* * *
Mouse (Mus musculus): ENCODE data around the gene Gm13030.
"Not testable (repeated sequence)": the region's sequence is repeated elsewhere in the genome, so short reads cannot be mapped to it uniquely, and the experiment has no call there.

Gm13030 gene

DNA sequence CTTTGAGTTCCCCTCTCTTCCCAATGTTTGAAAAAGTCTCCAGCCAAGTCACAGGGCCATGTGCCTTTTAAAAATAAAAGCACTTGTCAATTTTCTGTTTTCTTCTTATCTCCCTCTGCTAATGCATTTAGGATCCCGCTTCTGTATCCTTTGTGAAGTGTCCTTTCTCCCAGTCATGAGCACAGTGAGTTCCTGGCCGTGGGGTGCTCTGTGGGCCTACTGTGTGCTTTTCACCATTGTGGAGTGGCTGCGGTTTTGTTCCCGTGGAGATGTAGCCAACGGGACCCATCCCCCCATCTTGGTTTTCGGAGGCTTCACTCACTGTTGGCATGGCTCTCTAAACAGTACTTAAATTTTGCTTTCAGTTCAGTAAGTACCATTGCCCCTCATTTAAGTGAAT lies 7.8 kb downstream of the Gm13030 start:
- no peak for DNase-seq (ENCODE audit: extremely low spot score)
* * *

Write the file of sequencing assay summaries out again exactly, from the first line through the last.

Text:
Mouse (Mus musculus): ENCODE data around the gene Gm13030.
"Not testable (repeated sequence)": the region's sequence is repeated elsewhere in the genome, so short reads cannot be mapped to it uniquely, and the experiment has no call there.

Gm13030 gene

DNA sequence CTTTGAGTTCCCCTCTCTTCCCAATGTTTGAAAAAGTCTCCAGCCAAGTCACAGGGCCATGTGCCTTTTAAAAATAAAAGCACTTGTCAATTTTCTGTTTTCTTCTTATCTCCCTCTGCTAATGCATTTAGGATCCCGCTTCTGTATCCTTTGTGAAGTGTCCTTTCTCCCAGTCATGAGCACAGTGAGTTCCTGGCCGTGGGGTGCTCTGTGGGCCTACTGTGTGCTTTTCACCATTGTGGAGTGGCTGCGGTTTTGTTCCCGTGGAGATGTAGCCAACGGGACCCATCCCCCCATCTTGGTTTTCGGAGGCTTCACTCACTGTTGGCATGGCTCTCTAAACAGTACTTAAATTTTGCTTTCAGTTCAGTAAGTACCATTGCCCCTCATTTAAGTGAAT lies 7.8 kb downstream of the Gm13030 start:
- no peak for DNase-seq (ENCODE audit: extremely low spot score)